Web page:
This is the fifth in a series of posts reflecting on the life and work of Martin Luther King, Jr.
In 1967, what would be the last year of his life, Dr. King went to Jamaica for privacy and solitude to write Where Do We Go From Here? Chaos or Community? By the writing of this book he was a seasoned thinker, activist, and living under threats everyday. He’d won the Nobel Peace Prize, lived through Montgomery, Selma, Birmingham, Chicago, Los Angeles, and Detroit. Memphis was still to come.
In this essential book’s final chapter, he reflects upon an image we’re in desperate need of today. He reflects upon the “World House.” “All inhabitants of the globe are now neighbors,” he writes. This sounds obvious to us in 2015, but it was far from obvious in 1967. At that time, he was still receiving criticism, even from those in the Civil Rights Movement, for focusing on international issues. He reached beyond American Civil Rights– where many wanted him to stay. He, of course, would not be so confined.
In this chapter on the “World House,” he reflects on the need for all of us to be “awake,” to make sure we see what is happening in the world, even if it is far beyond our own borders. He insists, every movement for freedom in the world must matter to us. He is convinced that the world is a house, a neighborhood, and that we must learn to live with those who are vastly different. It’s in this chapter where he pens the ominous and hopeful phrase: “Together we must learn to live as brothers or together we will be forced to perish as fools.” He notes our scientific progress and our moral progress, urging us to link the two. He also speaks to the need to address racism worldwide. He notes the brutal example of South Africa and he remarks, with powerful prescience, that the United States and Britain make the apartheid regime of South Africa possible. He won’t live to see South Africa emerge into freedom, but his analysis of its roots and consequences was exactly correct.
Dr. King’s final chapter in his final book is laden with hope. He notes of poverty: “There is nothing new about poverty. What is new, however, is that we now have the resources to get rid of it.” He confirms that we have enough resources in the world to feed everyone. While population growth is a challenge, he clearly states that poverty can be erased, if we have the will to do it. The will is our challenge.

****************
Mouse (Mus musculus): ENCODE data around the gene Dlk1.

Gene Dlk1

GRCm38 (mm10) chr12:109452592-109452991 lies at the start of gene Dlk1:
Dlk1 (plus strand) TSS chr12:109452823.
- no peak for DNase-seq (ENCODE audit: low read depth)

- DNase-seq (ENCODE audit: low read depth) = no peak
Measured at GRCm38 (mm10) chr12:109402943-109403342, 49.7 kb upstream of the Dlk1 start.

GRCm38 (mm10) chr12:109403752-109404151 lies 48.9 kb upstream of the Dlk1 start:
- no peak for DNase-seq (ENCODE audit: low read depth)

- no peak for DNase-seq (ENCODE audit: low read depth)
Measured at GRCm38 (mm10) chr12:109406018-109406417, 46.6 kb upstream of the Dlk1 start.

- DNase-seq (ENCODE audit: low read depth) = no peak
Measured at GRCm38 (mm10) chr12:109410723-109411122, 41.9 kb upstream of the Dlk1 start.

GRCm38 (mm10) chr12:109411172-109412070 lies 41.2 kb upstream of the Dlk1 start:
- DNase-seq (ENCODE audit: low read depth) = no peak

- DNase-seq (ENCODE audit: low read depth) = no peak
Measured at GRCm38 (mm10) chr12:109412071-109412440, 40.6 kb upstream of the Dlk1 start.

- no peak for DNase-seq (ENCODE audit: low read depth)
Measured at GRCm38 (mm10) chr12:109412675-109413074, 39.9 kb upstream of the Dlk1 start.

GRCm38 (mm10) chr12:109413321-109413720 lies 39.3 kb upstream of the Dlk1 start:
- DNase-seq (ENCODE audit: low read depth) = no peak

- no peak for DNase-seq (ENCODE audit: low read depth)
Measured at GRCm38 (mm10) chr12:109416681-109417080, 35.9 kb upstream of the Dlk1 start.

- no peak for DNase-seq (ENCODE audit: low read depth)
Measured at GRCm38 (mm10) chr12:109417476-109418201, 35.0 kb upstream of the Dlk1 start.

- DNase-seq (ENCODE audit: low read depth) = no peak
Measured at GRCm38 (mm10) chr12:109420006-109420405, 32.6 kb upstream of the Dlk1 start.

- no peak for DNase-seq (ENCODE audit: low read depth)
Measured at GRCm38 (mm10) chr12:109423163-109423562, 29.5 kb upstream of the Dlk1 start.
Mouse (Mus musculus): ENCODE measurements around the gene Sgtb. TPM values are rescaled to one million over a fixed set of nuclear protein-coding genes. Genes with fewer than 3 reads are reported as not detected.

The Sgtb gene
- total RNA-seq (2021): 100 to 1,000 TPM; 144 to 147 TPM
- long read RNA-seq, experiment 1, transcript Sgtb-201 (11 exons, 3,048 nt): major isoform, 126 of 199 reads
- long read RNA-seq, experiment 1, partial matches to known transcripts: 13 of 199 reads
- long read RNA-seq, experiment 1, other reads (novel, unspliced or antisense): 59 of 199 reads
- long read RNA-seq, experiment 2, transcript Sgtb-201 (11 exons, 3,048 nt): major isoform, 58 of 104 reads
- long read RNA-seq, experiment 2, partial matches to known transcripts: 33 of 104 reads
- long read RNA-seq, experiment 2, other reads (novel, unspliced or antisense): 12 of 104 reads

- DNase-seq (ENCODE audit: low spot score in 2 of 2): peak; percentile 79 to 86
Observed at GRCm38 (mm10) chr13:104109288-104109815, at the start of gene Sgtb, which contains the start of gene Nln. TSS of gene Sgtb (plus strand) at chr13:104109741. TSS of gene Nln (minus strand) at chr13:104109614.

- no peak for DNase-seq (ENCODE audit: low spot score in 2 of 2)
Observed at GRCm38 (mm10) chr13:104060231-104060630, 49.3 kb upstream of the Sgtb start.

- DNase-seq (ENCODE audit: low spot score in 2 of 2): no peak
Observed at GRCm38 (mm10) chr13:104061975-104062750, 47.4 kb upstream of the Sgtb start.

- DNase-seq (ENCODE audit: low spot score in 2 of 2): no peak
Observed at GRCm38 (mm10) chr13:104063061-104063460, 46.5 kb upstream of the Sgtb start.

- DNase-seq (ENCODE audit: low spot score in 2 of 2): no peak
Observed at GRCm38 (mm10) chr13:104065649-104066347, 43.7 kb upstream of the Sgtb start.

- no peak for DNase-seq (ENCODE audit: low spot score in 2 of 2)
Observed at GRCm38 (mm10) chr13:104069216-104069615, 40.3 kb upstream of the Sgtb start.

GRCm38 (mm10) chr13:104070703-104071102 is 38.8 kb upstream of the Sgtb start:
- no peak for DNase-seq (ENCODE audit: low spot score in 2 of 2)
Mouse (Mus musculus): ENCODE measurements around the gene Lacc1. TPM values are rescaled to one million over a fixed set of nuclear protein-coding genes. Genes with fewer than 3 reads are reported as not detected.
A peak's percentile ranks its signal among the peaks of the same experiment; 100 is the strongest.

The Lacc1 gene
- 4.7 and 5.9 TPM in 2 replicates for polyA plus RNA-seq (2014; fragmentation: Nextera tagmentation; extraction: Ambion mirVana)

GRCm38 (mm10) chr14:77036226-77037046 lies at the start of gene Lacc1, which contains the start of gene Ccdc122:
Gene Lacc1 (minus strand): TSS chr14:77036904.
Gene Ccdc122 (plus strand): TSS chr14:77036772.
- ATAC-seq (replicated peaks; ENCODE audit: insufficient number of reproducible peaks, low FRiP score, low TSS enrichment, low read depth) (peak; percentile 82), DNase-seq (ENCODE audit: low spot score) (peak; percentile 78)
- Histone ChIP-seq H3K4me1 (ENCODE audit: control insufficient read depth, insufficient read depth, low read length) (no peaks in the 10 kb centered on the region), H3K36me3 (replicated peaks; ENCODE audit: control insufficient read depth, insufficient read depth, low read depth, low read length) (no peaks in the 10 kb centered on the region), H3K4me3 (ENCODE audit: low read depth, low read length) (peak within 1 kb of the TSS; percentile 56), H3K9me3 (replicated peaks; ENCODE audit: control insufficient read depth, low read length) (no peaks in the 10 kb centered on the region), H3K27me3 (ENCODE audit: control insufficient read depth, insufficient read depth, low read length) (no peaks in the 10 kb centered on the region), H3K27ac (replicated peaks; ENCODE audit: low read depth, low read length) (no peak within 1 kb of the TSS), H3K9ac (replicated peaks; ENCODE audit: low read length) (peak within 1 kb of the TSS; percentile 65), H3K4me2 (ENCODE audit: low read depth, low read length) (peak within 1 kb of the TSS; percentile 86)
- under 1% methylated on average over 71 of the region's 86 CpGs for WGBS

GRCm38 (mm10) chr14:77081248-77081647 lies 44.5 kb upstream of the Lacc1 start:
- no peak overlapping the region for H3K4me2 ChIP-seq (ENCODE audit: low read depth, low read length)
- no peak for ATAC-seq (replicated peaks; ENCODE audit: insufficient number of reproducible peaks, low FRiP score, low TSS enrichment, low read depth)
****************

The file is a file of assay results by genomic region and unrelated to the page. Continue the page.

In his words, the world has become a “World House,” a place where we all must survive, communicate, accept, challenge, and forgive. We have no choice but to learn about each other so we can live and thrive with each other. An essential part of this challenge he admits, will be to end militarism as we know it. We have done poor work at this. We still live in a dramatically armed world. He recalls President Kennedy’s words that “Mankind must put an end to war or war will put an end to mankind.” He urges support for the United Nations and calls on all nations to sacrifice and plan for peace. He admits that the difficulties are many. But he knows, in the long run, committing to peace is the only way the human race will survive. He presses the middle road between capitalism and a socially aware common good. He notes: The stability of the large world house, which is ours, will involve a revolution of values to accompany the scientific and freedom revolutions engulfing the earth.”
Dr. King challenges us to move from a “thing-oriented society” to a “person-oriented” society. We clearly see the need for this today. As technology far outpaces our moral and spiritual development, we are locked into our phones and games while much of the world goes hungry.
Dr. King’s insights have so much to offer us today. But we have to get beyond the simplistic ideas of an “easy” King, and read the actual words he wrote. He has the insights. We have to learn them.
Photo: Beacon Press, The King Legacy, Foreword by Coretta Scott King, Introduction by Vincent Harding,